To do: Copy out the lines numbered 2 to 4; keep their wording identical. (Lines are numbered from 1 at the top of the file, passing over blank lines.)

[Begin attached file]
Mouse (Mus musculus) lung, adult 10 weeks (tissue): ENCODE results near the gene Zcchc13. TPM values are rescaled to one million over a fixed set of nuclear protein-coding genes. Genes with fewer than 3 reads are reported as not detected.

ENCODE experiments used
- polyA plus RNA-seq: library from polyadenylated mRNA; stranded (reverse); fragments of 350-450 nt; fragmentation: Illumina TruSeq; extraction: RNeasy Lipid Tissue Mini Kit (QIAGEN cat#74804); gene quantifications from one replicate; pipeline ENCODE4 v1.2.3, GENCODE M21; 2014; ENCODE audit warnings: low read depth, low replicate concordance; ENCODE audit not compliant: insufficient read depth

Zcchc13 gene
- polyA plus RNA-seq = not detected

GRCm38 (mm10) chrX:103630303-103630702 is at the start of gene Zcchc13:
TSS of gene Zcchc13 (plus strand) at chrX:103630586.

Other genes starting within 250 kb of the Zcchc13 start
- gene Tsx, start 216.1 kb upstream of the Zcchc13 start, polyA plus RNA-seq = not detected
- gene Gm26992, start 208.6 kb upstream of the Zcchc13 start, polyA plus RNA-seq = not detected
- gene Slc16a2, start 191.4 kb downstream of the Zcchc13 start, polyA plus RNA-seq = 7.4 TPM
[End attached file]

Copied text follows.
ENCODE experiments used
- polyA plus RNA-seq: library from polyadenylated mRNA; stranded (reverse); fragments of 350-450 nt; fragmentation: Illumina TruSeq; extraction: RNeasy Lipid Tissue Mini Kit (QIAGEN cat#74804); gene quantifications from one replicate; pipeline ENCODE4 v1.2.3, GENCODE M21; 2014; ENCODE audit warnings: low read depth, low replicate concordance; ENCODE audit not compliant: insufficient read depth

Zcchc13 gene